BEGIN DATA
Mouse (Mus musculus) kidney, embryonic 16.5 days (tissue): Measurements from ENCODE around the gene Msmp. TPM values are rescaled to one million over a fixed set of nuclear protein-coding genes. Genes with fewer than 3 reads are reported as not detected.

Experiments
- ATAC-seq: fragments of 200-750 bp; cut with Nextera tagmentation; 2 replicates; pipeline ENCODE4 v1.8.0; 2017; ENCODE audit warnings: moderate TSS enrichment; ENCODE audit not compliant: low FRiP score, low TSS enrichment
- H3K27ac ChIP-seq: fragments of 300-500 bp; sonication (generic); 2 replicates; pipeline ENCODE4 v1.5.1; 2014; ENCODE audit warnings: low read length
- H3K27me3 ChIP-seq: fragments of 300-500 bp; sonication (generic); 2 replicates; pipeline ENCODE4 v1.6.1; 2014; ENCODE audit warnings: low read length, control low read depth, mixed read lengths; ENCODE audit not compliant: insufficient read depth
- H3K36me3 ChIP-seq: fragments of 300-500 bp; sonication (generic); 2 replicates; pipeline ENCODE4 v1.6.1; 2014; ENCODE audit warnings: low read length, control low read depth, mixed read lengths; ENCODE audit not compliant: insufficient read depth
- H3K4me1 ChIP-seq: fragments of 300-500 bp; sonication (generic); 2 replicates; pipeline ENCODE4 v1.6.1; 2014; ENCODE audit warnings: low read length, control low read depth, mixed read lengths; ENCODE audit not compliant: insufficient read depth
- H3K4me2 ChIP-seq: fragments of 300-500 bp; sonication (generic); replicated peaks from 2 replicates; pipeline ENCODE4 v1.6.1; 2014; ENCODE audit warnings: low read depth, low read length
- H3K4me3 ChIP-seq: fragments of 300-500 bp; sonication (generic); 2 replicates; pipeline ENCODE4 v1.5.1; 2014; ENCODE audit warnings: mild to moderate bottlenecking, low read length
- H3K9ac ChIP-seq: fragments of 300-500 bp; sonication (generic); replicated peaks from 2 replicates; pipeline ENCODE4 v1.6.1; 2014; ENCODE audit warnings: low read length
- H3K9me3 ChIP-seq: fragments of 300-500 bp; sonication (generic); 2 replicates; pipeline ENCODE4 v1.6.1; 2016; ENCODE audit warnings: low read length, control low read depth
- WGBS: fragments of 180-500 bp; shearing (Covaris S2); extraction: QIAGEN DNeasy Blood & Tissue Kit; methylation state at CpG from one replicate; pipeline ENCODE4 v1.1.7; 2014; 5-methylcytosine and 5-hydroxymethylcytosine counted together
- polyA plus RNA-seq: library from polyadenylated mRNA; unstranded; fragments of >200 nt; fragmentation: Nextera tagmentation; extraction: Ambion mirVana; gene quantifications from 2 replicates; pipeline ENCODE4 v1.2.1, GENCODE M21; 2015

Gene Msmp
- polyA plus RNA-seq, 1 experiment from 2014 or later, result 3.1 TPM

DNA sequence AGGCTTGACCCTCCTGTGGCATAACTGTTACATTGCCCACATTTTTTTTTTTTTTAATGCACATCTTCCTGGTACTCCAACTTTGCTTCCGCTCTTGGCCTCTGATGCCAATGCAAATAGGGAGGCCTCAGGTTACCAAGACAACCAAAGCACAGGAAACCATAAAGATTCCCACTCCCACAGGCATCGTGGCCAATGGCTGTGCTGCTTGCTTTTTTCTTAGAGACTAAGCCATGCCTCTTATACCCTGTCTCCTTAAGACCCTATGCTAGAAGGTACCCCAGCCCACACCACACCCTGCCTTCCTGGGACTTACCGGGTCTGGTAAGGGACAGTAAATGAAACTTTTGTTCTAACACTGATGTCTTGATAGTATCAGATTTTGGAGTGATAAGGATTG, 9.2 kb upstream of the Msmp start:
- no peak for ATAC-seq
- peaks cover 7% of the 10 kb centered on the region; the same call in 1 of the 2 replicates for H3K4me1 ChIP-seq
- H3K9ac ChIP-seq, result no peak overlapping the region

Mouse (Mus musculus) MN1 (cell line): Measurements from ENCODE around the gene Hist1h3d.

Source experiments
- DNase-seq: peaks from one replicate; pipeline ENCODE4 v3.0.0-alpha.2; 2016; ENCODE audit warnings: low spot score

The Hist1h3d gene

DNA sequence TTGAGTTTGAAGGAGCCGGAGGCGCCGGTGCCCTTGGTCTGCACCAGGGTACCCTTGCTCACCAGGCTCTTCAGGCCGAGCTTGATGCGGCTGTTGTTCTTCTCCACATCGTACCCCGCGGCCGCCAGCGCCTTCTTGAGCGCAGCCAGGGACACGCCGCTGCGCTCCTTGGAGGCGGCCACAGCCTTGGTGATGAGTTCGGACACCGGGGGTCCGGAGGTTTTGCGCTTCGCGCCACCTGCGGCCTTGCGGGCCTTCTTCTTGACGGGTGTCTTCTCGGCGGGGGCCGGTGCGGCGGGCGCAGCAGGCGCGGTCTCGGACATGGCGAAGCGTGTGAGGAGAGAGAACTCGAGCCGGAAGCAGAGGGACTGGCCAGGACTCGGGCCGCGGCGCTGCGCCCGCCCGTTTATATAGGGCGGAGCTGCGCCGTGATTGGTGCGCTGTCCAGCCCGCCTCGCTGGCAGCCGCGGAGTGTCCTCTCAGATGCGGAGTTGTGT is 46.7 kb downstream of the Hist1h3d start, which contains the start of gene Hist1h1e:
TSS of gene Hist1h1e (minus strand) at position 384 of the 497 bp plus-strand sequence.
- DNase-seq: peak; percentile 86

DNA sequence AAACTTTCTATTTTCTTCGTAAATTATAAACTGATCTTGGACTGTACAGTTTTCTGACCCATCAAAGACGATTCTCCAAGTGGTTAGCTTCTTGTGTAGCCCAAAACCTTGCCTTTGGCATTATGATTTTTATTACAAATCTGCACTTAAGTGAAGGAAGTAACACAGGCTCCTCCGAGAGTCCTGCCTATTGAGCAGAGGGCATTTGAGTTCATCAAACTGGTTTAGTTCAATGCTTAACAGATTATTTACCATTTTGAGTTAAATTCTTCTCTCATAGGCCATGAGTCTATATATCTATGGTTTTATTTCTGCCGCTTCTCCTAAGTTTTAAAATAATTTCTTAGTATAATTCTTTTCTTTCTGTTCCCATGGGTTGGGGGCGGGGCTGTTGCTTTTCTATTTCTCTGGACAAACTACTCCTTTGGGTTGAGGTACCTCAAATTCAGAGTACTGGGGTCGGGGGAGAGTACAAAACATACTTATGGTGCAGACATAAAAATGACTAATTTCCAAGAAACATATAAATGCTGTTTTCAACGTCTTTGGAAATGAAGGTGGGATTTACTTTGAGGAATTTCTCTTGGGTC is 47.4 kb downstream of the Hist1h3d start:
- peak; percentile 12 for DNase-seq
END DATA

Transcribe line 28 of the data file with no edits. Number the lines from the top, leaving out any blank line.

- peak; percentile 12 for DNase-seq